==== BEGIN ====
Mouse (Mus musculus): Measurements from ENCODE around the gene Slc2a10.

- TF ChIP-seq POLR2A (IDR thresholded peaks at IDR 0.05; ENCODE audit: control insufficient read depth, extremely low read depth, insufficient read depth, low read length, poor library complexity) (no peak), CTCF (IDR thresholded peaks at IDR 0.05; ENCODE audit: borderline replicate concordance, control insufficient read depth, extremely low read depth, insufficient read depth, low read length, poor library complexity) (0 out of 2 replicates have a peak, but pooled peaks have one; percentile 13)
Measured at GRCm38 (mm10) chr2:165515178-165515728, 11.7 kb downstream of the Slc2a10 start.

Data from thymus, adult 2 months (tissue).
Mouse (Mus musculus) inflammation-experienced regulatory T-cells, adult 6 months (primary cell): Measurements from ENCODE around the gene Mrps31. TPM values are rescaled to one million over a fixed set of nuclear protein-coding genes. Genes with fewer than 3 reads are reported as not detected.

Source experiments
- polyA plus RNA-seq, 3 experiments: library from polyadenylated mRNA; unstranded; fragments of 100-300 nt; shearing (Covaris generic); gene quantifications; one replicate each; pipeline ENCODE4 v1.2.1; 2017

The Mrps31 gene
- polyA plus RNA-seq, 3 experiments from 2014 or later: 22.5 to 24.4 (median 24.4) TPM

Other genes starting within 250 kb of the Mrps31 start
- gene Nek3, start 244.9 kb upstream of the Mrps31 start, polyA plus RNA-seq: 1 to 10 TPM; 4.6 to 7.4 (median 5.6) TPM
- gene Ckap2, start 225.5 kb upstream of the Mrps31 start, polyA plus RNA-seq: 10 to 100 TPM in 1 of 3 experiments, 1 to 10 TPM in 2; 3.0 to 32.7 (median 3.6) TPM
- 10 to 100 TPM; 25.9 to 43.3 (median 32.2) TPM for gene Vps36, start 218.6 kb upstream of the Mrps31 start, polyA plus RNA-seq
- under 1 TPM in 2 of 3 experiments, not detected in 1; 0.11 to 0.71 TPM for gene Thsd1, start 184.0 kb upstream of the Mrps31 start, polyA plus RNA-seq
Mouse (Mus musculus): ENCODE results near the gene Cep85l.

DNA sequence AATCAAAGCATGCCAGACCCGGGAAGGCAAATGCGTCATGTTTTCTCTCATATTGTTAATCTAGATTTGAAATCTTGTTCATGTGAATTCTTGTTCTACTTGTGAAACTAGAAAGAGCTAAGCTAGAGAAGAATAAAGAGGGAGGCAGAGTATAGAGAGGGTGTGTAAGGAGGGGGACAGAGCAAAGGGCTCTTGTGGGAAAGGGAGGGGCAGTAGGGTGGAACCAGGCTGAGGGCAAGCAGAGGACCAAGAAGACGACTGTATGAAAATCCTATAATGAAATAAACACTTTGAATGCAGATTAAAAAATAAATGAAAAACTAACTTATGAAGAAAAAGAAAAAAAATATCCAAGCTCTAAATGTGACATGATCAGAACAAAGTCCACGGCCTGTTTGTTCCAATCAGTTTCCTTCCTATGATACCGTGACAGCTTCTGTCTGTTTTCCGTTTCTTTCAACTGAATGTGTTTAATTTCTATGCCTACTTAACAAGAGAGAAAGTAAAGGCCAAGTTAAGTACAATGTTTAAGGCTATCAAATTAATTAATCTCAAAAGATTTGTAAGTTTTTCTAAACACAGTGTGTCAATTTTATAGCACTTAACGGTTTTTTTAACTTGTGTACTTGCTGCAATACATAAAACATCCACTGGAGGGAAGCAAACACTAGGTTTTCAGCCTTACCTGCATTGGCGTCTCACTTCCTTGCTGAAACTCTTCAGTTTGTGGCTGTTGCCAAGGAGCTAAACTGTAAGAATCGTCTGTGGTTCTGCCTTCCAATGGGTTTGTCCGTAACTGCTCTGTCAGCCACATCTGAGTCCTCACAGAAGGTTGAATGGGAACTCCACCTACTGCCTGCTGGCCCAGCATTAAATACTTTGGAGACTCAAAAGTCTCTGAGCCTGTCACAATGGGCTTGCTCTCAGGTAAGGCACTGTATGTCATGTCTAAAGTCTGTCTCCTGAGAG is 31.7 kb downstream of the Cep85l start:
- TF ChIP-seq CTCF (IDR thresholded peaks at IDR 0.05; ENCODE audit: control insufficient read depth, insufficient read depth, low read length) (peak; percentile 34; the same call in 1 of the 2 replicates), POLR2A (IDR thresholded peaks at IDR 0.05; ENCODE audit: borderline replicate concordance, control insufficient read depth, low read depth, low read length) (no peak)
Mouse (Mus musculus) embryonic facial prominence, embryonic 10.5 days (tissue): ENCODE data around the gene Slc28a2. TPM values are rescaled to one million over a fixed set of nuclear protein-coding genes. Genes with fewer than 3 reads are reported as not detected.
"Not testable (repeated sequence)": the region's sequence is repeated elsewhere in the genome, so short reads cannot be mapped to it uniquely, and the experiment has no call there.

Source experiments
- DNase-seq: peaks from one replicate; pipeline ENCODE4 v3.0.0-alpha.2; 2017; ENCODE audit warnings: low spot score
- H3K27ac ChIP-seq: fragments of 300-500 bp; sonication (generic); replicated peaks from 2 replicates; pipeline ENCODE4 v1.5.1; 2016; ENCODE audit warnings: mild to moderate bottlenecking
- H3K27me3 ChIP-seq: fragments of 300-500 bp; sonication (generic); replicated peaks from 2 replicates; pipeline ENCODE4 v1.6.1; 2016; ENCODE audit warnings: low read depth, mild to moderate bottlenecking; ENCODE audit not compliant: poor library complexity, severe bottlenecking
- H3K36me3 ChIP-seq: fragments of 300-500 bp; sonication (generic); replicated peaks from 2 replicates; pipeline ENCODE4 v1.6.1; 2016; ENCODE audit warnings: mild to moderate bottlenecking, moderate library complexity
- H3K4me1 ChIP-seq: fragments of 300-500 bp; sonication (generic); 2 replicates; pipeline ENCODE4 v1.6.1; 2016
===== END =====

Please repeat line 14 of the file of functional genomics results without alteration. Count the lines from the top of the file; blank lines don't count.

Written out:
- under 1 TPM in 2 of 3 experiments, not detected in 1; 0.11 to 0.71 TPM for gene Thsd1, start 184.0 kb upstream of the Mrps31 start, polyA plus RNA-seq